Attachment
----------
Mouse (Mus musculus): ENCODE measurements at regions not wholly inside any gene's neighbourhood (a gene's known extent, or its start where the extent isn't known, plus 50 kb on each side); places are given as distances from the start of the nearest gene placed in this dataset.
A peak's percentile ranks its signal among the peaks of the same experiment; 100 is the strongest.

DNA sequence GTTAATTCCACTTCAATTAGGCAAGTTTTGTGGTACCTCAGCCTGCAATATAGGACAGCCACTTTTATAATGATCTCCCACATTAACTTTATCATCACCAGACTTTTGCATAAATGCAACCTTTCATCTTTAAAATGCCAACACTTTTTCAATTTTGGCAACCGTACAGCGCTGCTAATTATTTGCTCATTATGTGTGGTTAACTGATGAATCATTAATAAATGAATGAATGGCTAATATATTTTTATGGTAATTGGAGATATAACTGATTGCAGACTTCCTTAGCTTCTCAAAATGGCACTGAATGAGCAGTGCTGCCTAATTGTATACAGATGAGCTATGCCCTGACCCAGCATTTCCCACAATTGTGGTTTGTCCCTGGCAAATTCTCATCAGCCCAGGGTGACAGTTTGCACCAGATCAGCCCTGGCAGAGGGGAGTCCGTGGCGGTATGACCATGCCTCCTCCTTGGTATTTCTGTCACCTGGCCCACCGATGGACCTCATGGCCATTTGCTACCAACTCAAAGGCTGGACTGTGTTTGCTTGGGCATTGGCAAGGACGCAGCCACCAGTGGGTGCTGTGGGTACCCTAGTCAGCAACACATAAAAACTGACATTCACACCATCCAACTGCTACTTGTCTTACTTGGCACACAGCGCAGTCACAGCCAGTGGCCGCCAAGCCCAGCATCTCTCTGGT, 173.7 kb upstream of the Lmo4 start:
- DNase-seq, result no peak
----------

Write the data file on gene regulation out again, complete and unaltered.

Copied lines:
Mouse (Mus musculus): ENCODE measurements at regions not wholly inside any gene's neighbourhood (a gene's known extent, or its start where the extent isn't known, plus 50 kb on each side); places are given as distances from the start of the nearest gene placed in this dataset.
A peak's percentile ranks its signal among the peaks of the same experiment; 100 is the strongest.

DNA sequence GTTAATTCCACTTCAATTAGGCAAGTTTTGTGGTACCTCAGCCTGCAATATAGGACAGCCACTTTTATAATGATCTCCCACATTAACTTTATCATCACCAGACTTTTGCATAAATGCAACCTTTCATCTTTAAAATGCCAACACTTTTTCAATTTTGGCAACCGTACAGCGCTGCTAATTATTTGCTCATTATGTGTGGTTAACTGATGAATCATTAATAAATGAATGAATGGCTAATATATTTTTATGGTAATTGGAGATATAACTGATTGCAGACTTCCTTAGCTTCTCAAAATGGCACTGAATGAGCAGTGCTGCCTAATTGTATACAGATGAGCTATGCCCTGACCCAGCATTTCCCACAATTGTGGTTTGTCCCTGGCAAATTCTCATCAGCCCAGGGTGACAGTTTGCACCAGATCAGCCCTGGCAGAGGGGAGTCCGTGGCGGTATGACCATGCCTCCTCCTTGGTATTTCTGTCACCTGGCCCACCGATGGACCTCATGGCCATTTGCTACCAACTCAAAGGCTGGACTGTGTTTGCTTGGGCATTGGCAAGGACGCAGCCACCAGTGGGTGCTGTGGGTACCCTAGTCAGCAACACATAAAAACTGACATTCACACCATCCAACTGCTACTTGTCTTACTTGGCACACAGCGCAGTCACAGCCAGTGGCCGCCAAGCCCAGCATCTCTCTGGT, 173.7 kb upstream of the Lmo4 start:
- DNase-seq, result no peak